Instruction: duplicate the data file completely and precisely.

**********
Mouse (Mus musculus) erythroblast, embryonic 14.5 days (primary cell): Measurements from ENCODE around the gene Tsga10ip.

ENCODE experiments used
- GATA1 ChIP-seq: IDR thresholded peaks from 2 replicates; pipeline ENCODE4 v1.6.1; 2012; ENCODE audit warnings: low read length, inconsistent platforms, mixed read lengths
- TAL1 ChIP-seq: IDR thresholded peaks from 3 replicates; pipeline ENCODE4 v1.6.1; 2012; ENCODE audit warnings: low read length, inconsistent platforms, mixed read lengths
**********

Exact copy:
Mouse (Mus musculus) erythroblast, embryonic 14.5 days (primary cell): Measurements from ENCODE around the gene Tsga10ip.

ENCODE experiments used
- GATA1 ChIP-seq: IDR thresholded peaks from 2 replicates; pipeline ENCODE4 v1.6.1; 2012; ENCODE audit warnings: low read length, inconsistent platforms, mixed read lengths
- TAL1 ChIP-seq: IDR thresholded peaks from 3 replicates; pipeline ENCODE4 v1.6.1; 2012; ENCODE audit warnings: low read length, inconsistent platforms, mixed read lengths